Sharon fruit is the trade name for a variety of persimmon whose astringency has been artificially removed, so it can be eaten at all stages of maturity. They have a similar plump shape of a tomato, averaging 5-8 centimeters in diameter, topped with a green or brown calyx. Their thin, waxy, edible skin is pale to reddish-orange in color when ripe, and the orange flesh is almost always seedless, has no core, and is void of any bitterness. It offers a sweet flavor, even if it is still immature and firm, with a crisp and succulent texture. As the fruit matures, it softens to a custard-like consistency, developing a more complex sweet flavor with hints of brown sugar.
Sharon fruit is botanically classified as Diospyros kaki, a Japanese persimmon, and is a member of the ebony wood family. It may be called by several other names, including Korean Mango and Triumph, which is actually an astringent persimmon variety that is sold as Sharon fruit once astringency is chemically removed. Sharon fruit is picked and treated through Modified Atmosphere Packaging, or MAP for short. The fruit is stored in a low-oxygen high-carbon dioxide environment for 24 hours to facilitate natural ripening and remove its astringency. This controlled atmospheric storage is not a new method however; evidence suggests that harvested crops have been stored in controlled environments since the Egyptian period.
Sharon fruits have high fiber content, containing roughly twice as much fiber as an apple, and they are rich in minerals, such as sodium, magnesium, calcium and iron. They are widely regarded for their high level of beta-carotene, found in both the skin and flesh, making them a great source of vitamins A and C. They are also high in glucose and protein.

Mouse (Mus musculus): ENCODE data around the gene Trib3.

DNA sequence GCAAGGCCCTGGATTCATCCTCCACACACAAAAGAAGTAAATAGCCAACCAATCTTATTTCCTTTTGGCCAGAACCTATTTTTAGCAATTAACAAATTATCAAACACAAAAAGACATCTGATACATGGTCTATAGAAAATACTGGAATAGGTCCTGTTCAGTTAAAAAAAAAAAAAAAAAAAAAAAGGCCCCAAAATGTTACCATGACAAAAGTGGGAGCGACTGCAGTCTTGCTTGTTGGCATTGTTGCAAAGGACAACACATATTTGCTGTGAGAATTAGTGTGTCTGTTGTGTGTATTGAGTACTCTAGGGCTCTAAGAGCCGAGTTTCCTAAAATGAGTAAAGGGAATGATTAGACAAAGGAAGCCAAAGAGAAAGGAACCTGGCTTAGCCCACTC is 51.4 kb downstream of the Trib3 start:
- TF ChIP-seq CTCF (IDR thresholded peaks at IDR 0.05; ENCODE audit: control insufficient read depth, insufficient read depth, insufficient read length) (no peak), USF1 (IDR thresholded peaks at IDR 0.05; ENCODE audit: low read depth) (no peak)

Sharon fruit can be eaten fresh, used in sweet or savory cooked applications, as well as preserved in both dried and canned form. It can be eaten whole at any stage of ripeness, though as it over-ripens the flesh may become translucent, but is still edible. Add fresh Sharon fruit to salads, roast and serve with a mascarpone cream, or use in recipes for baked goods. Sharon fruit can be made into sauces, jams, chutneys, marinades, and puddings, where it is often paired with spices like cinnamon, ginger, nutmeg, allspice, and cloves. Sharon fruit complements grilled shellfish and pork, and also pairs well with endive, coriander, squash, figs, pears, olive oil, softer cheeses like taleggio and goat cheese, or aged cheeses such as manchego and parmesan. As far as preserving, the fruit can be peeled and dried whole, or cut into slices with or without the peel before drying. Under-ripe Sharon fruit will continue to soften at room temperature, and will take about one week to ripen. To accelerate the process, store at room temperature next to bananas or apples. Ripe Sharon fruit will keep in the refrigerator for about three days.